WFF Stillwater Series_2: Solving The Puzzle

Discussion in 'Stillwater' started by Tim Lockhart, Nov 11, 2010.

  1. Ford Fenders is AMAZING. This should be an article.
     
  2. FF,

    I enjoy your writing, as your thoughts and experiences are both affirming and provocative. They run parallel and tangential to my own, yet they open new avenues to explore. I realize just how little I know about fly fishing, and appreciate those willing to invest their time in order to help boost some of us along. Thank you for sharing!
     
  3. Wow! And I thought I was a lake junkie. Excellent read. I am going to print both articles and re-read before the next trip - even before I plan it. Great insights. W
     
  4. Ford -

    The puzzle is the drug.

    I had a good day of steelheading earlier this fall (my first steelhead trip in almost two years and I brought home some nice fillets) and at the end of the day I caught myself wondering what was happening on my local lakes.

    Another great chapter. I'm waiting for the next from a fellow Lake Rat!;)
     
  5. FF that was an excellent post, spot on in most aspects.
    One of of my best fishing experiences was during a damsel hatch in the middle of the day.

    Thanks for sharing your wisdom with us...
     
  6. Well-written . Thanks for sharing your thoughts observations
     
  7. Good Article. It confirmed my experiences and I learned also.
     
  8. Thanks, FF. Another thorough, well-thought-out treatment of my favorite topic (well edited too - an increasing rarity on forums). Can't wait to apply the knowledge. I still have the occasional stillwater skunking, and this gives me some more tools to tackle it.
     
  9. Great article, looking forward to more in the series.

    I do a lot of stillwater fishing, but still feel like a complete novice. I don't feel I've ever really "solved the puzzle" on a given lake, just ocassionally happened across something that worked for that day.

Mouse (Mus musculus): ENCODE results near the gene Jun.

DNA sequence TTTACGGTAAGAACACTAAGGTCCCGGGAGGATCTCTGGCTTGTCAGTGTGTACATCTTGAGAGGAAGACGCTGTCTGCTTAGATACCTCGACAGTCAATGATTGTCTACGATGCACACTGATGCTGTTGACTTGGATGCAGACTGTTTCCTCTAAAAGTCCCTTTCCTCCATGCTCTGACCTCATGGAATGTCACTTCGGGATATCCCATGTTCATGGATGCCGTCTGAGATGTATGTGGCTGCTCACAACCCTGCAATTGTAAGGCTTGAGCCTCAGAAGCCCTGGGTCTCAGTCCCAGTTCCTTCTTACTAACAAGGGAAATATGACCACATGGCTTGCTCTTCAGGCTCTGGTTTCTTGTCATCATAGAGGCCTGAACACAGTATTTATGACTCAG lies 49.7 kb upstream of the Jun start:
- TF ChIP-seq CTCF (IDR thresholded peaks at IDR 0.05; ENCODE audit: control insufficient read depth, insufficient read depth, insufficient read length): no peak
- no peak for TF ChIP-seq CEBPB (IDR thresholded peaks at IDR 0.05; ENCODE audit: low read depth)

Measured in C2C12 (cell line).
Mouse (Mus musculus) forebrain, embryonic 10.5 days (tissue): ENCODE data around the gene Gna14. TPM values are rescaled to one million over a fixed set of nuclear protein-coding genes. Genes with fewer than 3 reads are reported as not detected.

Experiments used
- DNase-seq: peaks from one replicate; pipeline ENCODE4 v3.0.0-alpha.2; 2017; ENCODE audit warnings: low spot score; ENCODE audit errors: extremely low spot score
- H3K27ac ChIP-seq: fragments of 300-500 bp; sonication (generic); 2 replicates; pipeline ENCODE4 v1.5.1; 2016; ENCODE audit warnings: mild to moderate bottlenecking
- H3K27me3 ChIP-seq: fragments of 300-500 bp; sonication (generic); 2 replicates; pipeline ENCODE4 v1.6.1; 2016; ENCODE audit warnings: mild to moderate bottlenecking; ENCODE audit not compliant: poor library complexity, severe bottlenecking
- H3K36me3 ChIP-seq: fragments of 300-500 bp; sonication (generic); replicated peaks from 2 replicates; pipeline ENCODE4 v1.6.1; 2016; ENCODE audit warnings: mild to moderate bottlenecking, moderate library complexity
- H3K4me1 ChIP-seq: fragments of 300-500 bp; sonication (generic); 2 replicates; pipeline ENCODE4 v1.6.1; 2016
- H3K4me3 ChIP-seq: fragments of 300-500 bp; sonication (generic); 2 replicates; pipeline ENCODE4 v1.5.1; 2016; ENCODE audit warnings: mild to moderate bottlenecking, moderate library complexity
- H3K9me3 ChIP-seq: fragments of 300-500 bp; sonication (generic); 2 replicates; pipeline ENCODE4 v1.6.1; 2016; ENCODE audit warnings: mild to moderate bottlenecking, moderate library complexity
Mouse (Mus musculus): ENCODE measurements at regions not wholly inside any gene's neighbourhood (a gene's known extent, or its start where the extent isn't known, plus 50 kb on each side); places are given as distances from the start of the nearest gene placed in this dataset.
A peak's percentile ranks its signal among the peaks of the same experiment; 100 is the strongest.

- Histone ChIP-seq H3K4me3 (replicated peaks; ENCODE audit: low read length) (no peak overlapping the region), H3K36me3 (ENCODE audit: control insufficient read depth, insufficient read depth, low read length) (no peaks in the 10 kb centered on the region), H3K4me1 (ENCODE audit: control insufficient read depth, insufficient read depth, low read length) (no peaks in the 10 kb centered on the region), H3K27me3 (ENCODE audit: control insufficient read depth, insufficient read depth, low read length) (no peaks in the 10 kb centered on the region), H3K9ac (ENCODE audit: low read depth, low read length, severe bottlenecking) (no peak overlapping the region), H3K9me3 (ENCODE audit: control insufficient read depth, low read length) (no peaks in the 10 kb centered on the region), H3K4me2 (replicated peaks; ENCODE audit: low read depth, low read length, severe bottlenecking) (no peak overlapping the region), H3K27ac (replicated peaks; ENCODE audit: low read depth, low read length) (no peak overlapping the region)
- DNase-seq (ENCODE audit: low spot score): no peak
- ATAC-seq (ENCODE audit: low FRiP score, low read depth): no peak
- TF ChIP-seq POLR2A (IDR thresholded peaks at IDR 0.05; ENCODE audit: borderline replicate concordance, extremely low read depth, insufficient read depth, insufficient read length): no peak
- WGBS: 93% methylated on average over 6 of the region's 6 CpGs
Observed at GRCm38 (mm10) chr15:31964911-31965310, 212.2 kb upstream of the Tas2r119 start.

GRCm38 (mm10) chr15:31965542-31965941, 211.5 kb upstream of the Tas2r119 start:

As you acknowledge, much of my "where" and "when" for stillwater fishing is dictated by work/home schedule, though now that my wife has taken an interest in fishing, that has opened up the schedule dramatically. (plus it's been a great way for us to enjoy ourselves together sharing the hobby.)

    But there's still pretty much the overwhelming feeling that I have no clue what I'm doing when it comes to stillwater fly fishing. Take today for example- we went to Offut Lake in Tenino. This is a location where we've fished several times, both off the docks at the resort and many times from the canoe. We like this like both due to its size as well as it's relative isolation. Even on busy days the lake rarely seems crowded. The lake has a good population of both rainbows and cutthroat as well as both smallmouth and largemouth bass.

    The lake was stocked on Wednesday with almost 2500 trout. Not huge ones (1.6 per lb) but still an impact on the lake. We've had reasonable luck there the last few weekends, and we figured a few days after stocking would be even better. (we'd actually planned to fish Offut today even before we heard they had stocked it again.)

    Unfortunately, we had terrible results today. We spent about 6 hours on the water, and the only fish caught was a small bow caught on bait that I immediately released. The whole time we were there, I was watching for any signs of insect or fish life on the lake. Conditions were good- water was 54 degrees and pretty decent visibility. Some wind early in the day but it died out by late afternoon. No insects coming off the water. Late in the day/early evening, there were a few small midges here and there, but that was it. No rising fish until just before dusk, and then it was only a few.

    We tried a variety of tecniques and tackle. We tried trolling as I rowed (my wife trolled a wedding ring setup off her spinning rod, I trolled a wooly bugger then a Stayner Ducktail off my fly rod). We also anchored in several places, trying to target locations where we new there were dropoffs, particularly those locations where we'd had luck on previous outings. I fished streamers, leeches, nymphs, scuds, chironomids, and even a dry fly in the early evening. Nothing worked, and other than one nibble without a hookset on the wooly bugger, it was a dead day.

    We're going back tomorrow of course, and are hoping to have better luck, but it really does feel like luck at this point. Without a visible hatch, signs of insect life, or rising fish, I feel like I'm pretty much just trying things at random.
     
  10. The true measure of another mans intelligence is the degree with which he agrees with your thoughts and ideas. Well written and thanks for reinforcement of much of my lake knowledge and tactics.
     

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